How DNS work

The DNS protocol runs over UDP and uses port 53.

DNS is commonly employed by other application-layer protocols—including HTTP, SMTP, and FTP—to translate user-supplied hostnames to IP addresses. As an example, consider what happens when a browser (that is, an HTTP client), running on some user’s host, requests the URL index.html. In order for the user’s host to be able to send an HTTP request mes- sage to the Web server, the user’s host must first obtain the IP address of This is done as follows.

  1. The same user machine runs the client side of the DNS application.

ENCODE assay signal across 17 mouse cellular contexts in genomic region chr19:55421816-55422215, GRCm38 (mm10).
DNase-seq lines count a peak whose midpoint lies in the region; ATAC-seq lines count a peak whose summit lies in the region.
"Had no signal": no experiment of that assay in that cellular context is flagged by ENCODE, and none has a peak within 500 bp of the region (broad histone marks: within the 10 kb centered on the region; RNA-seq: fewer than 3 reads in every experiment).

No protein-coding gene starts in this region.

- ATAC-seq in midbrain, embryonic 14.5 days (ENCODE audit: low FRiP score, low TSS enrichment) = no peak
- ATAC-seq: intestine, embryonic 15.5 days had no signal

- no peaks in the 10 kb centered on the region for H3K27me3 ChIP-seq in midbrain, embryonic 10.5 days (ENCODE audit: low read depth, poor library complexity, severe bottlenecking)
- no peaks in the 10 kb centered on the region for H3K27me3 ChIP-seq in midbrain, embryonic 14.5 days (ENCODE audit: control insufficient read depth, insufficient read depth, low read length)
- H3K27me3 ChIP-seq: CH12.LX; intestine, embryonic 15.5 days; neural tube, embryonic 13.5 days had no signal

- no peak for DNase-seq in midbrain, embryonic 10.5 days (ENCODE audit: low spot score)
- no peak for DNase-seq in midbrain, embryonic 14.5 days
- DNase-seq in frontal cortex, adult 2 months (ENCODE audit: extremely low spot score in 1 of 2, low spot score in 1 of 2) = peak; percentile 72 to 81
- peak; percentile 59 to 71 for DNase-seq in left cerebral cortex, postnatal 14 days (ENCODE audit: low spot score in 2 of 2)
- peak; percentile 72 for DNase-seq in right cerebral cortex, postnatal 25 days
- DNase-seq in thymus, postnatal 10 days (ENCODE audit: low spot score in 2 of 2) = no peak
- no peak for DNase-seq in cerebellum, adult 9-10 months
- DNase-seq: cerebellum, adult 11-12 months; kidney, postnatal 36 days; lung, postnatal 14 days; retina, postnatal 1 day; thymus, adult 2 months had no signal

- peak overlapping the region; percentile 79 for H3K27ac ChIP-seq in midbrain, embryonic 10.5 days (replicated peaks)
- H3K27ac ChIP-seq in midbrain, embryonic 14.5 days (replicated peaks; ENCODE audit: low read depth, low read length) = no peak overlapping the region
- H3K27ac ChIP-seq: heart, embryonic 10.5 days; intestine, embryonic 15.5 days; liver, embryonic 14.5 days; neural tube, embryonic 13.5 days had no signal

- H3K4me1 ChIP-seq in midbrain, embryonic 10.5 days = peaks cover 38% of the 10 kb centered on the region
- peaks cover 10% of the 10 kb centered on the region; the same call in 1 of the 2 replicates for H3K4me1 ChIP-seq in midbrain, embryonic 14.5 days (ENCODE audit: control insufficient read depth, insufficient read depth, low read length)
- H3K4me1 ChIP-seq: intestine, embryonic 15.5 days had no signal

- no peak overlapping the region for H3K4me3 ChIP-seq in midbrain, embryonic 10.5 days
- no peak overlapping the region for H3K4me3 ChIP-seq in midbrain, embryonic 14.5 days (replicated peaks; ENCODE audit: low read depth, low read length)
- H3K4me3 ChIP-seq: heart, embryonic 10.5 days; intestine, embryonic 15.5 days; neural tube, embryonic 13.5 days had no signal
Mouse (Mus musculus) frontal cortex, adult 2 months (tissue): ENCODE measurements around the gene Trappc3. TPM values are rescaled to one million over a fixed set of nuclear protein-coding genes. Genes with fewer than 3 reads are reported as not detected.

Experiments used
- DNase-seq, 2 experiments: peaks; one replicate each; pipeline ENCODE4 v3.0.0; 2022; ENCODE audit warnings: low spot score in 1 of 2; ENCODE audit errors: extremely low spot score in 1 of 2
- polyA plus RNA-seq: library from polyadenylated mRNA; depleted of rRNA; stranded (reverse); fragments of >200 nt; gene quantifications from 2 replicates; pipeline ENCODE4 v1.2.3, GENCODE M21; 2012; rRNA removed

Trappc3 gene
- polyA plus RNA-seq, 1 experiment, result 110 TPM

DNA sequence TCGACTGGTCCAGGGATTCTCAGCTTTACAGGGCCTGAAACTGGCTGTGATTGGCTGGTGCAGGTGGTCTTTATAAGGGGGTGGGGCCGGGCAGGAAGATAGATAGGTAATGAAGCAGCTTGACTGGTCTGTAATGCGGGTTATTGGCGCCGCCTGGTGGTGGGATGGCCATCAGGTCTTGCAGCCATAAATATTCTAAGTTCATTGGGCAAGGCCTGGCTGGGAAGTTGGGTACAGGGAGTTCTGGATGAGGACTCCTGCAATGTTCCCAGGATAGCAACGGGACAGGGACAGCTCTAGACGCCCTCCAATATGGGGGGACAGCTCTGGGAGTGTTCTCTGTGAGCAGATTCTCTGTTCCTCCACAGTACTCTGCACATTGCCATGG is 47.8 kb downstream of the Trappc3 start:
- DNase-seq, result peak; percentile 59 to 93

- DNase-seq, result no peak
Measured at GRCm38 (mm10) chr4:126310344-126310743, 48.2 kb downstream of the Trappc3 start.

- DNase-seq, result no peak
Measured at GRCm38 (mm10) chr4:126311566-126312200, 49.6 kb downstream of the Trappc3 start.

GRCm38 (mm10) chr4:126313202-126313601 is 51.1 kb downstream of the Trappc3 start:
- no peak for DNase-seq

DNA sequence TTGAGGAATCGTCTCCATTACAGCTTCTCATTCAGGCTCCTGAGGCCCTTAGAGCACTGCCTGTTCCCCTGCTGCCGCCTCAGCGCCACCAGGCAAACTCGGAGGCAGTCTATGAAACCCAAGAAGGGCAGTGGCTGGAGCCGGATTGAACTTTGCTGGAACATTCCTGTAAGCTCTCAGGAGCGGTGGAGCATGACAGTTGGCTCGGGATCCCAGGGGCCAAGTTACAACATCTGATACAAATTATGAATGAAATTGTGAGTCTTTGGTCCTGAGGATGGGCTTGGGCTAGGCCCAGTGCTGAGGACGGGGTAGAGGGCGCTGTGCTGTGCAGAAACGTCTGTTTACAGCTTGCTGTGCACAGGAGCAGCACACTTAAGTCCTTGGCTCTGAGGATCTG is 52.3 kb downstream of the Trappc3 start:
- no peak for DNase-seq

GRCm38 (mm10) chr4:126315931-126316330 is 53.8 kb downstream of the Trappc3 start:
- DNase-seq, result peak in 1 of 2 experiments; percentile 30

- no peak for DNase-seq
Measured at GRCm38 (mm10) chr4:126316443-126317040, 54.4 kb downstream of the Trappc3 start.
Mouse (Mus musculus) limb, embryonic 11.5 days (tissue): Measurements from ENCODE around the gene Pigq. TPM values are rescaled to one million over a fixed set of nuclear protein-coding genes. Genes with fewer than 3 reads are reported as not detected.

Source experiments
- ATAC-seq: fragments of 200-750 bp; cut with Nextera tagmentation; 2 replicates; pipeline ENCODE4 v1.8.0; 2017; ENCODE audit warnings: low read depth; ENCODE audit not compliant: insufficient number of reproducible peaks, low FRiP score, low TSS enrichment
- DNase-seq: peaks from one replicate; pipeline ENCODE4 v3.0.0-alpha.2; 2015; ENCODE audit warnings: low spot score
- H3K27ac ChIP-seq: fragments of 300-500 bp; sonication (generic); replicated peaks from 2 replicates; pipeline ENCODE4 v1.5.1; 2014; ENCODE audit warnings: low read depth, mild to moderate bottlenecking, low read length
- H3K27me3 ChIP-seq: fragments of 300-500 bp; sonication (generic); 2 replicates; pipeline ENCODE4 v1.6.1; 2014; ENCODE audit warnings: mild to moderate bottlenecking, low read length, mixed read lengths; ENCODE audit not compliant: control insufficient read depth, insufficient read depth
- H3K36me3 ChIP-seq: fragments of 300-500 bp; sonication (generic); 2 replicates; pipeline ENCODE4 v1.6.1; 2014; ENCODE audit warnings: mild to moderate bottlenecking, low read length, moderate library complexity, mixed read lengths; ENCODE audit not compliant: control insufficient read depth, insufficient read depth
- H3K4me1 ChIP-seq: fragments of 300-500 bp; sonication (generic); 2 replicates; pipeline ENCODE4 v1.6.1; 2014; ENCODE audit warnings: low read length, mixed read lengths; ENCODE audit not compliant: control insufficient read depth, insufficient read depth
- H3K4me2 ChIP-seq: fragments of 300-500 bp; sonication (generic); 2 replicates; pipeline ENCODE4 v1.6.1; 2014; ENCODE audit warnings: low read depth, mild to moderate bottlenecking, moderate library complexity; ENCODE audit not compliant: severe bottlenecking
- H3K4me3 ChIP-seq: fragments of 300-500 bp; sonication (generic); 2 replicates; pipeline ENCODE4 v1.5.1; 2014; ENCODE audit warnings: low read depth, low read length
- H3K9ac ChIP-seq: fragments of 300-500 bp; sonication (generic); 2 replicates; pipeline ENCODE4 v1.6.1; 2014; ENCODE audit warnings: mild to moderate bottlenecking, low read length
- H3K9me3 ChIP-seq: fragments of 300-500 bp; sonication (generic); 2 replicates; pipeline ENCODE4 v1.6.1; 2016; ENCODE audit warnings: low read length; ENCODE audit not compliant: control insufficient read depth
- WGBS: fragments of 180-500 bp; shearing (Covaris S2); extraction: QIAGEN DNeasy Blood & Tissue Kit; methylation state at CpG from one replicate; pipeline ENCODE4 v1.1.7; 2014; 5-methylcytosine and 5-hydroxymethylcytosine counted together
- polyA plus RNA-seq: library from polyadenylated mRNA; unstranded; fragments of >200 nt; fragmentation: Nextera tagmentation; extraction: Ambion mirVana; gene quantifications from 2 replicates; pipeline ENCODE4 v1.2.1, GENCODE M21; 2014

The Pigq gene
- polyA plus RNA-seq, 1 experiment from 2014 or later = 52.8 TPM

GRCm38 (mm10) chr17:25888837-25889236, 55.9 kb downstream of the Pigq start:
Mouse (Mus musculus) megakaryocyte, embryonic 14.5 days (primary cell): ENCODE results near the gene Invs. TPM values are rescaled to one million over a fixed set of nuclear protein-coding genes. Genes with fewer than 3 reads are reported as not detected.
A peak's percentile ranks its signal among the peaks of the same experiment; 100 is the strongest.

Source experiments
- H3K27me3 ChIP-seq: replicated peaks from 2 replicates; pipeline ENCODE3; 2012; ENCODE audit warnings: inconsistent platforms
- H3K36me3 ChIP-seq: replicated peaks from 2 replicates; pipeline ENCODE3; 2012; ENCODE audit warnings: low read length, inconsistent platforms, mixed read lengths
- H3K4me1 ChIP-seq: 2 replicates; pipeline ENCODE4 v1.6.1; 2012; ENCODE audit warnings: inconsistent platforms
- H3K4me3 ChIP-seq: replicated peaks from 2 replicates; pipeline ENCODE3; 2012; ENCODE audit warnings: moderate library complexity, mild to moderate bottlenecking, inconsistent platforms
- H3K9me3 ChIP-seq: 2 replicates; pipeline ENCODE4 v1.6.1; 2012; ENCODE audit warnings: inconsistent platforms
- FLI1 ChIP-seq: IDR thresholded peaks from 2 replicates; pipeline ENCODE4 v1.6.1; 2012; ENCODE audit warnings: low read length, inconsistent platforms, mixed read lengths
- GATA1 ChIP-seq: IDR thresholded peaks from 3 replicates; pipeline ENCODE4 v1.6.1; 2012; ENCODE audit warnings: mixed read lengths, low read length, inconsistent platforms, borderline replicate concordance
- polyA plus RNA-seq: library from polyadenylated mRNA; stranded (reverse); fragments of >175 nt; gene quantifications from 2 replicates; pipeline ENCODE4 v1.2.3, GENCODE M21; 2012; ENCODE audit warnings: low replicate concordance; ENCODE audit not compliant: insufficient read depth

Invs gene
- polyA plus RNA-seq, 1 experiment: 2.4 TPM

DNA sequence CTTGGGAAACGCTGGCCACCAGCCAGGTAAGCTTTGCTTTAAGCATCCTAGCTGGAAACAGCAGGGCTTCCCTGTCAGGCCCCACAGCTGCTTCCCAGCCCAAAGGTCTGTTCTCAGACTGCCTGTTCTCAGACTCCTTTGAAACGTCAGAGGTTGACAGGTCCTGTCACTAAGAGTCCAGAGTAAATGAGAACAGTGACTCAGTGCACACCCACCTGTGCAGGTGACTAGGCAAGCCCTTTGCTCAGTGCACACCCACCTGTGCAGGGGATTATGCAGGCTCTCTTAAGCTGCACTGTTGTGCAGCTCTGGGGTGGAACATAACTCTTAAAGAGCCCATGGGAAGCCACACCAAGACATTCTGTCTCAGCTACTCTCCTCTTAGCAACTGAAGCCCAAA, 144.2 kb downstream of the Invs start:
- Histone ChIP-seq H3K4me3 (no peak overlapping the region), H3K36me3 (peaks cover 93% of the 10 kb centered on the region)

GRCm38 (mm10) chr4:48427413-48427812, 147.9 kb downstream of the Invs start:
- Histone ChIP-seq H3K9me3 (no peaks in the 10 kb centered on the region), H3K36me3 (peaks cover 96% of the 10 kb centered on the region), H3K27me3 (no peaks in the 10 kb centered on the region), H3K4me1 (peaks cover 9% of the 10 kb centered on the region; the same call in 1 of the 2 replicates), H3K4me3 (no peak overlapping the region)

2. The browser extracts the hostname,, from the URL and passes the hostname to the client side of the DNS application.
  3. The DNS client sends a query containing the hostname to a DNS server.
  4. The DNS client eventually receives a reply, which includes the IP address for the hostname.
  5. Once the browser receives the IP address from DNS, it can initiate a TCP con- nection to the HTTP server process located at port 80 at that IP address.

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